Palabras clave

  • Creative activity
  • Meta-learning
  • Educational project
  • Creative Problem Solving
13 Artículos
Acceso abierto

Creativity’s Need for Relevance in Research and Real Life: Let’s Set a New Agenda for Positive Outcomes

Publicado en línea: 03 Jan 2019
Páginas: 124 - 137

Resumen

Abstract

Despite an ongoing surge of interest in creativity (both in academia and the public eye), it is essential that researchers focus on why creativity matters. Studies that empathize variables that help increase creativity are absolutely valuable, but I argue that need more work on how creativity can lead to positive outcomes. Much of the existing literature examines how creativity can improve school or work performance – which it does. Yet when these studies are compared with similar ones on conscientiousness, it is hard to argue that increasing creativity is the best way to succeed in school or work (at least using traditional metrics). I argue that as a field, we need to expand our ideas about how creativity can be beneficial. I end with an open call for suggestions.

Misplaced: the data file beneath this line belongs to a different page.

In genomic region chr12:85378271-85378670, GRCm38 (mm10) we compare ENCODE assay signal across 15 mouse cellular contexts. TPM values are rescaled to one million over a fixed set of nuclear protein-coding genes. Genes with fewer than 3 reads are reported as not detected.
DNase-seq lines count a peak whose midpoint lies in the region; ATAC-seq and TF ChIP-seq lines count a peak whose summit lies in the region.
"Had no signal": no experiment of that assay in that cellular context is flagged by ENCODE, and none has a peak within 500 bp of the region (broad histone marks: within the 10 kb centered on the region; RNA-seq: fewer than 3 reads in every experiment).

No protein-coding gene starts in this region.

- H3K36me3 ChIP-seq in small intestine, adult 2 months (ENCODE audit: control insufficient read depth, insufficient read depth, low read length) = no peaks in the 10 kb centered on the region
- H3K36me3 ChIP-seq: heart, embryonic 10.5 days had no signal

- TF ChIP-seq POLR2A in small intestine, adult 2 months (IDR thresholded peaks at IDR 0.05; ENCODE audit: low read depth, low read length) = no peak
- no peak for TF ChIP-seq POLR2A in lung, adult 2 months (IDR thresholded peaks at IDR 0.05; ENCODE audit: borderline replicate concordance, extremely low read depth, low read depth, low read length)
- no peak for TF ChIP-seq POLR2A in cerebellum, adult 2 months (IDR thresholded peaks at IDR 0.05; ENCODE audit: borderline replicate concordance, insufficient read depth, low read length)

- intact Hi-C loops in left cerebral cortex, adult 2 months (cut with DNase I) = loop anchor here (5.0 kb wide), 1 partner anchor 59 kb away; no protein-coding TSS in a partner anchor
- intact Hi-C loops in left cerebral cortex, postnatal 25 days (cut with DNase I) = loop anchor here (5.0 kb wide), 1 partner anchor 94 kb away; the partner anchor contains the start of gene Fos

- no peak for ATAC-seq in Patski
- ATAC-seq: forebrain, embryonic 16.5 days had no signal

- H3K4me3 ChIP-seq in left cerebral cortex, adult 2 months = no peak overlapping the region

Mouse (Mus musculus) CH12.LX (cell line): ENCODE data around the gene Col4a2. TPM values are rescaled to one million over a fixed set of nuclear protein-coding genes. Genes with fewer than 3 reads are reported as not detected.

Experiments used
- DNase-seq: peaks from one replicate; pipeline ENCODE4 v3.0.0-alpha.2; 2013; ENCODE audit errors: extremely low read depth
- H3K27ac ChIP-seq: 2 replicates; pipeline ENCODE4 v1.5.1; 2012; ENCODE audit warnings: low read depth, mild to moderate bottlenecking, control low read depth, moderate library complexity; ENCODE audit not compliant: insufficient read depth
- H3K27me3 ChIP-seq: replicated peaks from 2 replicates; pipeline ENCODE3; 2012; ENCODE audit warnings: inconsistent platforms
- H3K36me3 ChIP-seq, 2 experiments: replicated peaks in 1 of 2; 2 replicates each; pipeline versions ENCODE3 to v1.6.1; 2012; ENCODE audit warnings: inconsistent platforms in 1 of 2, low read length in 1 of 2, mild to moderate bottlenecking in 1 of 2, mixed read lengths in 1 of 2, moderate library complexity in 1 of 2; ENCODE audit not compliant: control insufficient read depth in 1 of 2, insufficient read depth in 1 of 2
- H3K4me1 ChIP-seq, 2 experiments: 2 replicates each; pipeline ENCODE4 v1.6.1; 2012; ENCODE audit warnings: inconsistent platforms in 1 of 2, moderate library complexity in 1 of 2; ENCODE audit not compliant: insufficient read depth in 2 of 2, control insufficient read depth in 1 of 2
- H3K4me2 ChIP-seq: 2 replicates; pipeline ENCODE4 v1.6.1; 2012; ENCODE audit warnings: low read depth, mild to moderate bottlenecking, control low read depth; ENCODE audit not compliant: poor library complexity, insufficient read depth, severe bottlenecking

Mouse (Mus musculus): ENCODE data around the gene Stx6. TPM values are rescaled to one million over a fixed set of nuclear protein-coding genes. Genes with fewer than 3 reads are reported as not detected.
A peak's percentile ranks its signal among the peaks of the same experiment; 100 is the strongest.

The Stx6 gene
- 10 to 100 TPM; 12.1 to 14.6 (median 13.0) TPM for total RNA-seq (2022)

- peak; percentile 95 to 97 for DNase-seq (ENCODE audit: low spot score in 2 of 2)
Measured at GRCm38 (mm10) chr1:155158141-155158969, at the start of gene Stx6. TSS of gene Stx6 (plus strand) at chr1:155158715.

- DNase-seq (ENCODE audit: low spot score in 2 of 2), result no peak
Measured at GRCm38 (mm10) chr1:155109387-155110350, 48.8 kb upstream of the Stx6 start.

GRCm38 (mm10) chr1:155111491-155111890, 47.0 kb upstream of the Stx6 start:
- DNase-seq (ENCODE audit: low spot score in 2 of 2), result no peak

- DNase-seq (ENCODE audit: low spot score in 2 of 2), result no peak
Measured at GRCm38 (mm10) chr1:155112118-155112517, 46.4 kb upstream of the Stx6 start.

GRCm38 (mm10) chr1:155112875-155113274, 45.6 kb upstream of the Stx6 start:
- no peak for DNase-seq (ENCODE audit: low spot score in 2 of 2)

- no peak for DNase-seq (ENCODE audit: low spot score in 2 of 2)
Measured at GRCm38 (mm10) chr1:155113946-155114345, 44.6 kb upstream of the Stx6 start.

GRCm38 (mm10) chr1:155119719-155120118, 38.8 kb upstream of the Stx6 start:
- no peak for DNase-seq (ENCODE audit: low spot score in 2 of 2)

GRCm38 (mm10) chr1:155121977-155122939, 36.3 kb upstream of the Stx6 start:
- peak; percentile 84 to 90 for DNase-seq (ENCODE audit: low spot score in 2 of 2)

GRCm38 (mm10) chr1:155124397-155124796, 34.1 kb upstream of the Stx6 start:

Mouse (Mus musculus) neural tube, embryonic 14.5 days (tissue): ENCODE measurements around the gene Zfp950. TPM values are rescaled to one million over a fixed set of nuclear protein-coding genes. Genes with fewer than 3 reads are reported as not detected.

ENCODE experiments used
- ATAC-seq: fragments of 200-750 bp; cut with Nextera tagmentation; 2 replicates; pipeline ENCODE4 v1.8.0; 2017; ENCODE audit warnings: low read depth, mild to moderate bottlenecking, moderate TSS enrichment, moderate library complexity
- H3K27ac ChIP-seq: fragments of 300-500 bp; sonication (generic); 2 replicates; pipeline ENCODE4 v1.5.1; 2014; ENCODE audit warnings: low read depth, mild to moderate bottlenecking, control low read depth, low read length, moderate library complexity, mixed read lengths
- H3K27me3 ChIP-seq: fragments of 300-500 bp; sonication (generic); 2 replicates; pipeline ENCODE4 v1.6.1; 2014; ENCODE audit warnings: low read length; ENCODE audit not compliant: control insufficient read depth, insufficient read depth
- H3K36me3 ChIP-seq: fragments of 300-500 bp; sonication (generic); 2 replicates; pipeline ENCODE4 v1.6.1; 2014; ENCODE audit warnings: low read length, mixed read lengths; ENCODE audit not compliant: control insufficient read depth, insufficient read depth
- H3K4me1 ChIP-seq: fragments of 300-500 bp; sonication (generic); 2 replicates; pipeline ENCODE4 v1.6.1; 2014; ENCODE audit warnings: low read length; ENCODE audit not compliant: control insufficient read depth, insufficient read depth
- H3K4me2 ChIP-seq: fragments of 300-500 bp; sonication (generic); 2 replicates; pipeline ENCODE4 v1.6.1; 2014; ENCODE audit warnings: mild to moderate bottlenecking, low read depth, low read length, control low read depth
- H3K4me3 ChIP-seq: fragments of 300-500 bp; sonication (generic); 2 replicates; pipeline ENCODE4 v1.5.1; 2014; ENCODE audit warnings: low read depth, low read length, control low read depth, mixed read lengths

Palabras clave

  • Creativity
  • Conscientiousness
  • Grades
  • Work performance
  • Improving creativity
Acceso abierto

Creative Genius as Inherently Relevant and Beneficial: The View from Mount Olympus

Publicado en línea: 03 Jan 2019
Páginas: 138 - 141

Resumen

Abstract

The author responds to Kaufman’s (2018) target essay from a unique perspective – research on creative genius. Although the author began studying little-c creativity, he switched to Big-C creativity when he did his doctoral dissertation, and continued that work for the rest of his career. One implication of such research is that the relevance of creative genius cannot be questioned, even if its benefits are sometimes ambiguous (however obviously consequential). Another implication is that creative geniuses do not require training in creativity, whatever usefulness such instruction may possess for everyday creativity.

Palabras clave

  • Genius
  • Big-C versus little-c creativity
  • Costs versus benefits
  • Creativity training
Acceso abierto

Yes, Creativity Can Predict Academic Success!

Publicado en línea: 03 Jan 2019
Páginas: 142 - 145

Resumen

Abstract

Tests of creativity can meaningfully predict academic and other outcomes in schooling, over and above the prediction provided by standardized tests. However, for such prediction to occur, the tests must measure creativity in a meaningful way and success in school must in some way be linked to creative performance. We should change our tests and schooling to require the creativity that is so important for a world in which rapid change is the norm rather than the exception.

Palabras clave

  • Creativity
  • Acadeimic success
Acceso abierto